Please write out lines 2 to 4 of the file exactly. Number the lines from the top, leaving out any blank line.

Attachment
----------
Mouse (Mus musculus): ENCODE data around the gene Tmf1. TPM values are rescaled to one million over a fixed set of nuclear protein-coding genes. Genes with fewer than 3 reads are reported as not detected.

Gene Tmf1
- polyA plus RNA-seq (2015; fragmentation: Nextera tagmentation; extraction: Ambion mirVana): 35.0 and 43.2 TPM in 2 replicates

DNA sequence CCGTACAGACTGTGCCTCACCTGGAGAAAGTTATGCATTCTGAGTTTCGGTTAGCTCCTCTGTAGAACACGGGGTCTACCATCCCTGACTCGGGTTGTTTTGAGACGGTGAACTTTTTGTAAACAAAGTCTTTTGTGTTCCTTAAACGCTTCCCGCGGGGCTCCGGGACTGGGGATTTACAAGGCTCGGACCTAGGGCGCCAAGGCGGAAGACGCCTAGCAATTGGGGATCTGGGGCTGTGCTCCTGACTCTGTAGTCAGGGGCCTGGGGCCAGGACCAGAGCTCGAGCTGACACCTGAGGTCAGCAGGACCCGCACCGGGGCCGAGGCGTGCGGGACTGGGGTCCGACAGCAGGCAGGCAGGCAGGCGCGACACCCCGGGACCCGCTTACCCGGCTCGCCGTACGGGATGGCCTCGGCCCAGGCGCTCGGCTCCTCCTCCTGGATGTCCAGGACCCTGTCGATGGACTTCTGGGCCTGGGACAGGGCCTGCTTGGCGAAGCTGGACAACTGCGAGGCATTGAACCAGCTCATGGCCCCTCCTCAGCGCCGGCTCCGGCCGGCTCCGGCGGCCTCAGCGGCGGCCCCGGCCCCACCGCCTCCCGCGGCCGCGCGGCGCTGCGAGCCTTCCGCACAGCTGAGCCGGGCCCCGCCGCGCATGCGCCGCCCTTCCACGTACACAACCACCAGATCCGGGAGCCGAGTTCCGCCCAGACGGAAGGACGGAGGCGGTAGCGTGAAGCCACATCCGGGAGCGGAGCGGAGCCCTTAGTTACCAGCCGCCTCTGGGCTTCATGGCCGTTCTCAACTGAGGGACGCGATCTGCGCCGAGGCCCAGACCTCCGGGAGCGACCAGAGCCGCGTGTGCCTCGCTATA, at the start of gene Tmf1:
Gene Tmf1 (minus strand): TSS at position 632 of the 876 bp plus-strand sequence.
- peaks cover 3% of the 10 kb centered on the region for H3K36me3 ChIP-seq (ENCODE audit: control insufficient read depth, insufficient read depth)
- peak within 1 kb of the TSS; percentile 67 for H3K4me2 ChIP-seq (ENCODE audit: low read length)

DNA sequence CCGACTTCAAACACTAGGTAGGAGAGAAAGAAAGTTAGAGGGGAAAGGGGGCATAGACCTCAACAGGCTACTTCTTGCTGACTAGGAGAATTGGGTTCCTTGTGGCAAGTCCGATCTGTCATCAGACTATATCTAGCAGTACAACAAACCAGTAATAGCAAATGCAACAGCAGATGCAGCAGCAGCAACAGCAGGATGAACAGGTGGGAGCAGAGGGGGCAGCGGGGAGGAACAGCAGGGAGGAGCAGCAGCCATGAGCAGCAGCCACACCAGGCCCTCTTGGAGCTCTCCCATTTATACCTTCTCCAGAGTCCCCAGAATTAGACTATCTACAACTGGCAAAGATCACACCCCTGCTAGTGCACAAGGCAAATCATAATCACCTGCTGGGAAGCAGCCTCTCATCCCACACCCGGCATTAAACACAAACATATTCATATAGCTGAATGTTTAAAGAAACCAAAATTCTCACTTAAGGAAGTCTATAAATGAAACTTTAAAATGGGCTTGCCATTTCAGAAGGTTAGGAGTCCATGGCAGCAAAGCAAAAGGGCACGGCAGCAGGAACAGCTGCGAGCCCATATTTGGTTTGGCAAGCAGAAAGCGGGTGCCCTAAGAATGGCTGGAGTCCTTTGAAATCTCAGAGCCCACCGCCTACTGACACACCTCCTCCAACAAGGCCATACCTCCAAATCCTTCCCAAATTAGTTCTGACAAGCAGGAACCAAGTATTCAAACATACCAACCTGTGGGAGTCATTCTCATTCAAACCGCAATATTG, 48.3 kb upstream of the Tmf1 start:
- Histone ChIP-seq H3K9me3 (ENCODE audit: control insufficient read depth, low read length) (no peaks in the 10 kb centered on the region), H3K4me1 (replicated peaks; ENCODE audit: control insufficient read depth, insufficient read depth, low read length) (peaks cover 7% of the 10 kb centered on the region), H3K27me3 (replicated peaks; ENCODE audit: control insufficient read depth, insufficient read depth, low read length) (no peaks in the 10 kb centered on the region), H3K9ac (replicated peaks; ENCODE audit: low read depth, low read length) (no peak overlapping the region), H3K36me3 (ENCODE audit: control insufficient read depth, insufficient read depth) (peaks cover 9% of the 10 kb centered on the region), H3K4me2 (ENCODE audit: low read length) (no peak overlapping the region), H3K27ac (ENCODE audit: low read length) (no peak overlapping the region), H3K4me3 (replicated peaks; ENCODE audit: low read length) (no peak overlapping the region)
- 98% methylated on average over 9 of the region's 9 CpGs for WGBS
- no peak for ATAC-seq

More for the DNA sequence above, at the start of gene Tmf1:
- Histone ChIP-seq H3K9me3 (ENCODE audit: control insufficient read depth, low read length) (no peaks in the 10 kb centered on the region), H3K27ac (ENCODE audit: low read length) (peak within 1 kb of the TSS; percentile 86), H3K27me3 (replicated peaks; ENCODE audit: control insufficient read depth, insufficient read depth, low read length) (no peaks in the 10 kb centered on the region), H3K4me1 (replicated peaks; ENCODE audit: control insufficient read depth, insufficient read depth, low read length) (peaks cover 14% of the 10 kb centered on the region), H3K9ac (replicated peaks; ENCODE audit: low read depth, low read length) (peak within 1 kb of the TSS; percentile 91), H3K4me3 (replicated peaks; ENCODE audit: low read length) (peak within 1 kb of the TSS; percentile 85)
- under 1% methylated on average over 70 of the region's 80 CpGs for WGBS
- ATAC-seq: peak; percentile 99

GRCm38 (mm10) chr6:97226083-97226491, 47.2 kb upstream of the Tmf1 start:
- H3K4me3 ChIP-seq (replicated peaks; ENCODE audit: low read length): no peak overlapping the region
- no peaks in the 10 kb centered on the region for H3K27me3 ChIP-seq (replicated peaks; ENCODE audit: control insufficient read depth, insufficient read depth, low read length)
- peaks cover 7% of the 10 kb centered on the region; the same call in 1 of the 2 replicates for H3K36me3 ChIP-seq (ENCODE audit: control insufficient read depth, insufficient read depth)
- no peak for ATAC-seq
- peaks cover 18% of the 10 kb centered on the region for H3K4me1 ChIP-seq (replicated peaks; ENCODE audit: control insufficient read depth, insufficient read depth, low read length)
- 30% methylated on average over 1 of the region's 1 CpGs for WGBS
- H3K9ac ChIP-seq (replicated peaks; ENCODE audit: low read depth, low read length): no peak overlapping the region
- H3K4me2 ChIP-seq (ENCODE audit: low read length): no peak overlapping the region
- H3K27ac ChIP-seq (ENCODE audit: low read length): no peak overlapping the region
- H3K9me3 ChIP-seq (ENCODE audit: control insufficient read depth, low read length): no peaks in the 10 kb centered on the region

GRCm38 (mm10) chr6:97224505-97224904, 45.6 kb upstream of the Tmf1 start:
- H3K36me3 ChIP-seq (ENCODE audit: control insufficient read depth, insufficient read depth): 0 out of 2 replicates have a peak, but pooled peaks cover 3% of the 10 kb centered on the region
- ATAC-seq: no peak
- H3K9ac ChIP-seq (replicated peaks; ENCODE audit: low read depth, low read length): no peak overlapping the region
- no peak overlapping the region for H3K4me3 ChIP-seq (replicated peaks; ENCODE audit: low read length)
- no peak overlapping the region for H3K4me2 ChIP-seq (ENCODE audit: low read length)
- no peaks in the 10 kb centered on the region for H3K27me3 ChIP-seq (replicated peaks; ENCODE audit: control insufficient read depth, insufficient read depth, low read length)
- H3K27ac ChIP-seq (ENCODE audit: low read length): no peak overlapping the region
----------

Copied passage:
Gene Tmf1
- polyA plus RNA-seq (2015; fragmentation: Nextera tagmentation; extraction: Ambion mirVana): 35.0 and 43.2 TPM in 2 replicates

DNA sequence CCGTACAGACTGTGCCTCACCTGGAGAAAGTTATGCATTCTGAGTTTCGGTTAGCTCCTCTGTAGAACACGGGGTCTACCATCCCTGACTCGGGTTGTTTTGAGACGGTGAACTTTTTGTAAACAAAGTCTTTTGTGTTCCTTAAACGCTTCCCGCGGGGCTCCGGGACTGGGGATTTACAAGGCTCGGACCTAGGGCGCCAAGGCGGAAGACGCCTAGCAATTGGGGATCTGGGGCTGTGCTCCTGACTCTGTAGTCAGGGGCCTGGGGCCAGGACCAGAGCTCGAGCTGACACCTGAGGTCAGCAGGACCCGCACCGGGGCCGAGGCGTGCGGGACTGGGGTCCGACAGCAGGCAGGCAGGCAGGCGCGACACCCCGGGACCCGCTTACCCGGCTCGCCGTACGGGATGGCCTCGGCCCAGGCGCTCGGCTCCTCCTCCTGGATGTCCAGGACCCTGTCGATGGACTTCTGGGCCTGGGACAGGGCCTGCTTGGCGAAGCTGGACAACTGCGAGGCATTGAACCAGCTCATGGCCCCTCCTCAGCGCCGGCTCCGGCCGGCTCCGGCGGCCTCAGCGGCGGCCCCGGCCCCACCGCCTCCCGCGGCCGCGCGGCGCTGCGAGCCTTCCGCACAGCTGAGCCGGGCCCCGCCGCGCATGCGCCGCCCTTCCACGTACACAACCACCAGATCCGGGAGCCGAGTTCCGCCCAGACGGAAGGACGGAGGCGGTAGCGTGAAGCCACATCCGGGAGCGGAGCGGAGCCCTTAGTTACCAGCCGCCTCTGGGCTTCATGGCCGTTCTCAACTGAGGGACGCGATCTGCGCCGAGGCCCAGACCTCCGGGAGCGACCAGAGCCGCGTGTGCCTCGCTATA, at the start of gene Tmf1: